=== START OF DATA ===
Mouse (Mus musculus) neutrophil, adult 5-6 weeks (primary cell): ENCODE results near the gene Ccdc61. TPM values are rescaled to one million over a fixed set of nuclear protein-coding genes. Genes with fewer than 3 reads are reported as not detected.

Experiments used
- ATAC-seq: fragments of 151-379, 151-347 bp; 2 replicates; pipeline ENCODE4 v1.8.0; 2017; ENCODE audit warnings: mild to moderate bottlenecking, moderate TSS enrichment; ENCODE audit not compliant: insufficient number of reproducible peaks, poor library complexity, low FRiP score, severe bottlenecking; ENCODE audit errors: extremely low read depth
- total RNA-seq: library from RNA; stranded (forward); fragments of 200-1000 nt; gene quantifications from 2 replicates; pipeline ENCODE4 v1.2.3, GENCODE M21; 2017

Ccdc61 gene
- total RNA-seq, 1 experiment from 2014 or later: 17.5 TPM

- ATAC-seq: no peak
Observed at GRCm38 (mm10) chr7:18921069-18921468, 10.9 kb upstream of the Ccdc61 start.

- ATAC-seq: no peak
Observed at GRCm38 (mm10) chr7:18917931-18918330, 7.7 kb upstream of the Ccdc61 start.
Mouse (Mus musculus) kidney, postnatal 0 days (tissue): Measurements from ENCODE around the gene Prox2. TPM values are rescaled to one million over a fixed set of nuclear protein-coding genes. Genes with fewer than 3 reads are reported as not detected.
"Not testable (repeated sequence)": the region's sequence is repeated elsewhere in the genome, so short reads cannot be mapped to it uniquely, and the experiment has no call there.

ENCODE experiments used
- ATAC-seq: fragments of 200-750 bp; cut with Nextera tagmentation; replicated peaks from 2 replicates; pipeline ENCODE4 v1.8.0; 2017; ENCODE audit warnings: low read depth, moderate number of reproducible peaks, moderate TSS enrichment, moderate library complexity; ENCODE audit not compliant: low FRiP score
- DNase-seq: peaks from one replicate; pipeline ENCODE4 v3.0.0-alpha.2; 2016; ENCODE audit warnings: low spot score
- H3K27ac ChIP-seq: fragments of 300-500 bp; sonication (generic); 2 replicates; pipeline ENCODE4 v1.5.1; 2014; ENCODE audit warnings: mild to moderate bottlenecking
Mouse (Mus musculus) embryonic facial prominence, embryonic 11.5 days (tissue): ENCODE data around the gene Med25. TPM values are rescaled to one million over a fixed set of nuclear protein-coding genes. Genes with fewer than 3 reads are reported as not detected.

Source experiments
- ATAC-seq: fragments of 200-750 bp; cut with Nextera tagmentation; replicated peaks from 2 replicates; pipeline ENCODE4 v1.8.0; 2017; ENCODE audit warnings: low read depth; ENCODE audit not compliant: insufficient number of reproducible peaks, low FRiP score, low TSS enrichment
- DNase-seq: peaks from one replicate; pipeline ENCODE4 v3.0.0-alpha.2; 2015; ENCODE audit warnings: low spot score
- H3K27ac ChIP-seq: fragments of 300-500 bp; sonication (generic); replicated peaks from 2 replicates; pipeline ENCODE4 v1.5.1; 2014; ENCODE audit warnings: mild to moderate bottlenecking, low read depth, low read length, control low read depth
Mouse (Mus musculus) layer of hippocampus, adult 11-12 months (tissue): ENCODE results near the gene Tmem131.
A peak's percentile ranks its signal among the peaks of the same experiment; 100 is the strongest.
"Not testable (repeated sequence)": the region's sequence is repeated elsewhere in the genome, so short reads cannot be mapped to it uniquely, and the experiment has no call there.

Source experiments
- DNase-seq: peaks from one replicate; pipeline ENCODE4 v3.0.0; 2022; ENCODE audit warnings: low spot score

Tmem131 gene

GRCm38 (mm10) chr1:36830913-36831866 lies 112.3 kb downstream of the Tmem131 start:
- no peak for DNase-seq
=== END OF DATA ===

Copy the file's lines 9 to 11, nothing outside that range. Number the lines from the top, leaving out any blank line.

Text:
- ATAC-seq: no peak
Observed at GRCm38 (mm10) chr7:18917931-18918330, 7.7 kb upstream of the Ccdc61 start.
Mouse (Mus musculus) kidney, postnatal 0 days (tissue): Measurements from ENCODE around the gene Prox2. TPM values are rescaled to one million over a fixed set of nuclear protein-coding genes. Genes with fewer than 3 reads are reported as not detected.